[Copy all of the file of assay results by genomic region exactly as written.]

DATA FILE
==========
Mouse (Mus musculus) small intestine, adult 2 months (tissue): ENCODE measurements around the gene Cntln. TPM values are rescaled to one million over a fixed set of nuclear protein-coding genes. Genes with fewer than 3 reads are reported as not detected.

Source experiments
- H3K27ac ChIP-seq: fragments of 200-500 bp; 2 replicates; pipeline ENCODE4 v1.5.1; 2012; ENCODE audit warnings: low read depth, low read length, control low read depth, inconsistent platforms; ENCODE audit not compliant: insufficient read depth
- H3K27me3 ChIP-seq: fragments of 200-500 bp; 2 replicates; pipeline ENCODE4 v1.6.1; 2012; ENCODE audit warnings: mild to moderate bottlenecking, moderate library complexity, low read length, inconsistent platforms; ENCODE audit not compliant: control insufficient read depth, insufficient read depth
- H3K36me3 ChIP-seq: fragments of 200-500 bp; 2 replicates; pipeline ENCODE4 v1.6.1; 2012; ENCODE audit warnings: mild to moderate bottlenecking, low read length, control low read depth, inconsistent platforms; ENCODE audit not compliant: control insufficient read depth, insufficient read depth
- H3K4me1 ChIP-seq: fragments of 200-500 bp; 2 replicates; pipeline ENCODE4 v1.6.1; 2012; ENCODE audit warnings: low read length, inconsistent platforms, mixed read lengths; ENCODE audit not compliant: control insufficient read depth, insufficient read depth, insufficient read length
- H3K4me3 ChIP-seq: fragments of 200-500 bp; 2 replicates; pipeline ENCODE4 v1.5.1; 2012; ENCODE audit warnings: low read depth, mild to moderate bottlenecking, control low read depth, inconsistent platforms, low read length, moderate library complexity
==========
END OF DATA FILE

Mouse (Mus musculus) small intestine, adult 2 months (tissue): ENCODE measurements around the gene Cntln. TPM values are rescaled to one million over a fixed set of nuclear protein-coding genes. Genes with fewer than 3 reads are reported as not detected.

Source experiments
- H3K27ac ChIP-seq: fragments of 200-500 bp; 2 replicates; pipeline ENCODE4 v1.5.1; 2012; ENCODE audit warnings: low read depth, low read length, control low read depth, inconsistent platforms; ENCODE audit not compliant: insufficient read depth
- H3K27me3 ChIP-seq: fragments of 200-500 bp; 2 replicates; pipeline ENCODE4 v1.6.1; 2012; ENCODE audit warnings: mild to moderate bottlenecking, moderate library complexity, low read length, inconsistent platforms; ENCODE audit not compliant: control insufficient read depth, insufficient read depth
- H3K36me3 ChIP-seq: fragments of 200-500 bp; 2 replicates; pipeline ENCODE4 v1.6.1; 2012; ENCODE audit warnings: mild to moderate bottlenecking, low read length, control low read depth, inconsistent platforms; ENCODE audit not compliant: control insufficient read depth, insufficient read depth
- H3K4me1 ChIP-seq: fragments of 200-500 bp; 2 replicates; pipeline ENCODE4 v1.6.1; 2012; ENCODE audit warnings: low read length, inconsistent platforms, mixed read lengths; ENCODE audit not compliant: control insufficient read depth, insufficient read depth, insufficient read length
- H3K4me3 ChIP-seq: fragments of 200-500 bp; 2 replicates; pipeline ENCODE4 v1.5.1; 2012; ENCODE audit warnings: low read depth, mild to moderate bottlenecking, control low read depth, inconsistent platforms, low read length, moderate library complexity